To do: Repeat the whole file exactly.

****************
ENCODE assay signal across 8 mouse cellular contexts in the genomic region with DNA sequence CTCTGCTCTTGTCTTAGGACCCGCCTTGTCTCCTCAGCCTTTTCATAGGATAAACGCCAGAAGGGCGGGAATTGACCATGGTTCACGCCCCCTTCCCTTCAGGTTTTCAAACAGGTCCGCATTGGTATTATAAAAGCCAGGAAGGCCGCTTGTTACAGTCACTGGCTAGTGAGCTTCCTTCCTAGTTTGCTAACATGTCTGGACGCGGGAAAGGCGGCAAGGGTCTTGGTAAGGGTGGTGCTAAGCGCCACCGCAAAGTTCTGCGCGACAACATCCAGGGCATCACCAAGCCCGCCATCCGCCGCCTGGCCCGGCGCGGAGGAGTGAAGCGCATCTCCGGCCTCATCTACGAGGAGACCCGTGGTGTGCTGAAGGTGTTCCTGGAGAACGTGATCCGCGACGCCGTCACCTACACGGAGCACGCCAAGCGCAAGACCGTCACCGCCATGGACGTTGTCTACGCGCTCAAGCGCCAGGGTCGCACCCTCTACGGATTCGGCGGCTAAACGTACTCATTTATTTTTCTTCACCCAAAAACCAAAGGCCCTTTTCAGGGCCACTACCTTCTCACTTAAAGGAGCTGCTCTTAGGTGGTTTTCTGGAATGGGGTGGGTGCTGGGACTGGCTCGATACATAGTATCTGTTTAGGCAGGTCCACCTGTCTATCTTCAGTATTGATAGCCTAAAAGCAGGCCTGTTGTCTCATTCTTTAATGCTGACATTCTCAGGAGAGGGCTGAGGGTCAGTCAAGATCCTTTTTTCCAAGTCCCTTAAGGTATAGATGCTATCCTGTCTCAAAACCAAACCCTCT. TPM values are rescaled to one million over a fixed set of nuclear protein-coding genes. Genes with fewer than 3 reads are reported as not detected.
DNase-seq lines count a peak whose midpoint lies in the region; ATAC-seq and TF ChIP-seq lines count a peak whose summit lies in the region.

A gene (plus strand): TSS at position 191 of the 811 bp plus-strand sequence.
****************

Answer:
ENCODE assay signal across 8 mouse cellular contexts in the genomic region with DNA sequence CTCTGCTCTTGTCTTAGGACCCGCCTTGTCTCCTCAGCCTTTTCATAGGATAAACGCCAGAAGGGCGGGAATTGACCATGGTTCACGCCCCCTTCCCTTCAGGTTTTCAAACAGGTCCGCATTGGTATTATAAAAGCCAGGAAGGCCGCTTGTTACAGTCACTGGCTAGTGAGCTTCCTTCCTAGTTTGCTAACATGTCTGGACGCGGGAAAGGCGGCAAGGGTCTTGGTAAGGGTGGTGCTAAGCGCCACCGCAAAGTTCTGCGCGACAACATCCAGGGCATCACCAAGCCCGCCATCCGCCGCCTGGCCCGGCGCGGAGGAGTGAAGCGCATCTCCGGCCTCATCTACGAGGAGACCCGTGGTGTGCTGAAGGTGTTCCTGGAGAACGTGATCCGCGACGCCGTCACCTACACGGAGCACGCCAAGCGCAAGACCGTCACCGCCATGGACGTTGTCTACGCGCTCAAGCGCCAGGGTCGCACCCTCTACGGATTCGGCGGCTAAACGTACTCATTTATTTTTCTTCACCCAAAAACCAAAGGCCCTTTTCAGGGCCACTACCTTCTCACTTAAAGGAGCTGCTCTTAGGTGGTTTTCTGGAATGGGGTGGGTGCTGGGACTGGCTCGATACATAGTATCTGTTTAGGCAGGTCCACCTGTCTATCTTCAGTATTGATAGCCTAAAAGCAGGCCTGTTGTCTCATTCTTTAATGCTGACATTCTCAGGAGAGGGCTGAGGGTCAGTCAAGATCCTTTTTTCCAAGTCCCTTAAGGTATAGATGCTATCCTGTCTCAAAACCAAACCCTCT. TPM values are rescaled to one million over a fixed set of nuclear protein-coding genes. Genes with fewer than 3 reads are reported as not detected.
DNase-seq lines count a peak whose midpoint lies in the region; ATAC-seq and TF ChIP-seq lines count a peak whose summit lies in the region.

A gene (plus strand): TSS at position 191 of the 811 bp plus-strand sequence.